The Plan Drawing inspiration from early cross country riders like Erwin "Cannonball" Baker, I am building a 1933 Harley-...

Rebirth of an American Classic

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The Plan


Drawing inspiration from early cross country riders like Erwin "Cannonball" Baker, I am building a 1933 Harley-Davidson VL, which I will ship to the west coast in the fall of 2015 and ride back across the country on US Route 50. I'll be joined by another rider on his 1934 Harley-Davidson VLD, but that will be the extent of my support crew. There will not be any chase trucks or other support personnel. We'll be left with just the tools/parts we can carry, our wits and hopefully a bit of luck to complete the 3000+ mile journey.

One of my main focuses with this project is to carefully document each part of the build and to create a digital archive that future builders can use to learn how to rebuild and maintain these great machines. I feel that is important to capture this information now, in light of the fact that the number of experts is getting smaller each year. My hope is that this build and ride will encourage my generation and those following to get involved with the vintage motorcycle hobby.

Why A 1933 Harley-Davidson VL?


Aesthetically, the 1933 VL is a stunning machine. It still carries the lightweight look of an early motorcycle thanks to it's open rear fender and minimal options, but is just as roadworthy as its modern counterparts.  It features an iconic paint scheme which was only available for the 1933 model year and is arguably the best that has every come out of Milwaukee.  The finished motorcycle will have a universal appeal, drawing interest from history buffs and modern motorcyclist alike.

The V-series went into production in 1930 to replace the F-head V-twins which had powered Harley's for almost 20 years. This new side-valve powered motorcycle featured a number of modern improvements like an enclosed valve train, I-beam forged front forks, drop center rims, a duplex primary chain and many others. All of these combine to make a highly dependable motorcycle, capable of crossing the US.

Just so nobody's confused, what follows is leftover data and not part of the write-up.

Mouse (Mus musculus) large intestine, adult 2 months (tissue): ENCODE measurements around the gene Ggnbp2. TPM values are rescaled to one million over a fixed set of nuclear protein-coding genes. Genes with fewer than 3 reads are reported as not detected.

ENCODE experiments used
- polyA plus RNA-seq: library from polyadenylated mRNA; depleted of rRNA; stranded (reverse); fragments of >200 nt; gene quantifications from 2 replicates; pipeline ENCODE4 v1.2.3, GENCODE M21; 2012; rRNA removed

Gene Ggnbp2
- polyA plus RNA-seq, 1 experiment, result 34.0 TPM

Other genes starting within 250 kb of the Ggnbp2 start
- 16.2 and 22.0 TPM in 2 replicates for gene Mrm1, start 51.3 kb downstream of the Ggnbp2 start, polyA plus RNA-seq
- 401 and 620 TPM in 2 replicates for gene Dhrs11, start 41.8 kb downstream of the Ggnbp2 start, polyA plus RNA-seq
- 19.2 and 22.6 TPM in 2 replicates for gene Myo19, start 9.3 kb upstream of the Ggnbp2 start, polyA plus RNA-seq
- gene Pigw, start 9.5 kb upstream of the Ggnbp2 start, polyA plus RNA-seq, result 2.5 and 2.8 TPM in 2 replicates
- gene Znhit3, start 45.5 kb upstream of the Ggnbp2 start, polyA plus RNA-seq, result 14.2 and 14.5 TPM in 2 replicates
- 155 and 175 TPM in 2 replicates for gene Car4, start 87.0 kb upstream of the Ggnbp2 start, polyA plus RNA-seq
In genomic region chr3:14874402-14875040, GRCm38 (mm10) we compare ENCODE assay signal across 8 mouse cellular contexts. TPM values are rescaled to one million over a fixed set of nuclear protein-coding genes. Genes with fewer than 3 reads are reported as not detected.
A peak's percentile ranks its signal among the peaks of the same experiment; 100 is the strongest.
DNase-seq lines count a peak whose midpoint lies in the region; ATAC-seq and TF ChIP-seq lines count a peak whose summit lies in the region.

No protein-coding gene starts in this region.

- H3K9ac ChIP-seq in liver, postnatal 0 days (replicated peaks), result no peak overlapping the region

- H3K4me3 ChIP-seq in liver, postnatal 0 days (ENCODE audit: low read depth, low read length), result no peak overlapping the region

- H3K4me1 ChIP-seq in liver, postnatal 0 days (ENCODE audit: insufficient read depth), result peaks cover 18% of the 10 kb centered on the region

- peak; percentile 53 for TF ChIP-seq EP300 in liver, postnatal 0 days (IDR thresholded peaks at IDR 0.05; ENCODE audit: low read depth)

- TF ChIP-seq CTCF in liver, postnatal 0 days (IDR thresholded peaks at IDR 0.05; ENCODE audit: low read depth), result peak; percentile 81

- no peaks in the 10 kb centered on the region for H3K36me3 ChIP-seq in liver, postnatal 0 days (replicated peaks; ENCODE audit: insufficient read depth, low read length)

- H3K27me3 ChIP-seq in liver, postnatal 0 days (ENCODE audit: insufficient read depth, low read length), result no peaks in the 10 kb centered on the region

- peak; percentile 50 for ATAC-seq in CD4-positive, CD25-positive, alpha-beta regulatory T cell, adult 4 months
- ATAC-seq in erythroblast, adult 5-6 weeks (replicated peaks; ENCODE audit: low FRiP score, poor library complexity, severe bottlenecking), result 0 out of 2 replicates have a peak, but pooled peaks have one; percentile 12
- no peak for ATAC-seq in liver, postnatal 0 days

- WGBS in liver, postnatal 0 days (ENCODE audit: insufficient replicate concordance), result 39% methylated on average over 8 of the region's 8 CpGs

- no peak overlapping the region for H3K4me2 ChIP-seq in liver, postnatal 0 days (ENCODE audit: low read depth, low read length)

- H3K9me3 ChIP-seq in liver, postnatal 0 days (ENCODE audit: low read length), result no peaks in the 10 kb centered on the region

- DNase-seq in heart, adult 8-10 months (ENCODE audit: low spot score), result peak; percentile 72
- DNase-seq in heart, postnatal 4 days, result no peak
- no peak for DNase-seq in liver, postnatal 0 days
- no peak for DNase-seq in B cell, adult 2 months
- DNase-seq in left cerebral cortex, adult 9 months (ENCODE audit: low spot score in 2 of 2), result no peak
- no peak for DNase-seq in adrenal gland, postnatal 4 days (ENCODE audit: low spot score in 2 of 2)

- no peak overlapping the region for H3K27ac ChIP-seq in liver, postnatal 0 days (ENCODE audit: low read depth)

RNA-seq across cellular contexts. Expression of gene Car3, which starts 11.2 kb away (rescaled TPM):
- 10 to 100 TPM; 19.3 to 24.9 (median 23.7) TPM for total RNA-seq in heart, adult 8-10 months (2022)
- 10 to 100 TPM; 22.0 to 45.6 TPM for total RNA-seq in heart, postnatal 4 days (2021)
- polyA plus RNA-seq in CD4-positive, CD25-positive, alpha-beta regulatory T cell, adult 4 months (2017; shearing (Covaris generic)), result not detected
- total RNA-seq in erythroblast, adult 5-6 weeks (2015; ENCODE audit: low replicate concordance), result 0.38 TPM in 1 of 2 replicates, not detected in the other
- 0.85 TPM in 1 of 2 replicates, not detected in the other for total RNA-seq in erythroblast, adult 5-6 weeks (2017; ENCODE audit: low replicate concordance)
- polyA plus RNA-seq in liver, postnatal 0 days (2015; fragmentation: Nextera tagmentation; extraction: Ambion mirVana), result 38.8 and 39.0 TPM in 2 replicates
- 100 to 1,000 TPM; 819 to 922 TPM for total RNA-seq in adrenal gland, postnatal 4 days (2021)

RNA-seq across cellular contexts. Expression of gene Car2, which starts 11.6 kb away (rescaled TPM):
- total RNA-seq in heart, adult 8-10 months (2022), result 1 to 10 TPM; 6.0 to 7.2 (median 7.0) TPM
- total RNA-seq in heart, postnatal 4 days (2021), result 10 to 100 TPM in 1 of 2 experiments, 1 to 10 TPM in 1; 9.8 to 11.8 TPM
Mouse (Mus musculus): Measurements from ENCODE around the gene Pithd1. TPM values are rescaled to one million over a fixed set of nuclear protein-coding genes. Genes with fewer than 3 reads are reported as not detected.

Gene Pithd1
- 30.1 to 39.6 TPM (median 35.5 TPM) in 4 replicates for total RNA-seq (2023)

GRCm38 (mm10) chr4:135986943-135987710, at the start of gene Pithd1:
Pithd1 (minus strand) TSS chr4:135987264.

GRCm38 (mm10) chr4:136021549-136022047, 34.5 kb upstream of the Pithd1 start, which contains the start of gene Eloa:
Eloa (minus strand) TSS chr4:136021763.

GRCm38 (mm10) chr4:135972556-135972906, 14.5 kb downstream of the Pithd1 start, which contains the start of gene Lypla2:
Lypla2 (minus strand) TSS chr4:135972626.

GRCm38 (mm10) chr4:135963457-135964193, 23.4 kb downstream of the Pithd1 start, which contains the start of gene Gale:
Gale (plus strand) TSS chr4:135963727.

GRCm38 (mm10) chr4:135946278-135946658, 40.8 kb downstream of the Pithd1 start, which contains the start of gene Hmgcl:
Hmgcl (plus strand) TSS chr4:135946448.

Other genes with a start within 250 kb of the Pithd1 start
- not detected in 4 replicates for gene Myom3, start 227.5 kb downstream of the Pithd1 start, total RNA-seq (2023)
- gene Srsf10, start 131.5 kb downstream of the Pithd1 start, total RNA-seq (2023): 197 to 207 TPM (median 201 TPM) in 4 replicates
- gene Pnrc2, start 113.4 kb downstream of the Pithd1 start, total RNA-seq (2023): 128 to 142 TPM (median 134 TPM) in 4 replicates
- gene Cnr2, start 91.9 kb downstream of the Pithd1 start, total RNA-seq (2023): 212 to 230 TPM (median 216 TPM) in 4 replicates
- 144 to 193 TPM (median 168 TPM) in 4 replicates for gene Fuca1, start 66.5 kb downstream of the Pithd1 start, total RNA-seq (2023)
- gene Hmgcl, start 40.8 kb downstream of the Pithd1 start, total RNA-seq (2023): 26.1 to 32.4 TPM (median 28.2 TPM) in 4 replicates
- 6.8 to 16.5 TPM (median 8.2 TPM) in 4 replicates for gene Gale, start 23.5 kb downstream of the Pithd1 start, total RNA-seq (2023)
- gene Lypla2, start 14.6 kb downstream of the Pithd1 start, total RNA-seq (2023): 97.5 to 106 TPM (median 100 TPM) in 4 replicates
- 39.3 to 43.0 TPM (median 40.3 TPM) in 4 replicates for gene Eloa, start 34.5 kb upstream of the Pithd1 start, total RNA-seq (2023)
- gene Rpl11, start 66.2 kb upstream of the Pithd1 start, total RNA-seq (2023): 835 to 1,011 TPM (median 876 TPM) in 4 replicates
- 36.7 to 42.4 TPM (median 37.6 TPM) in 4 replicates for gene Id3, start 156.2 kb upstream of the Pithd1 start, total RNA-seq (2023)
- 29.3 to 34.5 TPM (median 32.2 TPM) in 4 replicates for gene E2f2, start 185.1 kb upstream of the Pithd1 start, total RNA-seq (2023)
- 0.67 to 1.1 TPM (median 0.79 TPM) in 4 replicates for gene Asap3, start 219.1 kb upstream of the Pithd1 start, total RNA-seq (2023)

Besides dependability, the V-series is also relatively fast for an antique machine. In 1933, the VLE model set an American production motorcycle speed record of 104 mph. This made them popular with police forces and the following footage taken in 1935 demonstrates their ability to reach speeds over 100 mph.


I don't plan on riding mine at those speeds, but this shows that a VL can handle speeds found on today's modern highways.

Current Progress



The project officially began at the end of November 2013 when I received a set of matched and titled 1933 VL engine cases.  My initial work centered around acquiring all the remaining engine parts and prepping them for rebuilding.  This task has been finished and the complete engine has been sent to a reputable machine shop for a total rebuild.  I next focused on the transmission, which started as an empty case but is now rebuilt and ready for installation.  


Building a rolling chassis was the next step in my build and after securing all the parts needed (frame, front end, wheels, etc), spent a good deal of time rebuilding and restoring everything back to factory specs.  I took advantage of some "new" technology, like powder coating, to give me the best finished product possible and opted for new parts for some of the crucial elements, like wheels and spokes, to increase safety and reliability.

Once the rolling chassis was together, the engine and transmission bolted right in and my parts pile was starting to look like a real motorcycle.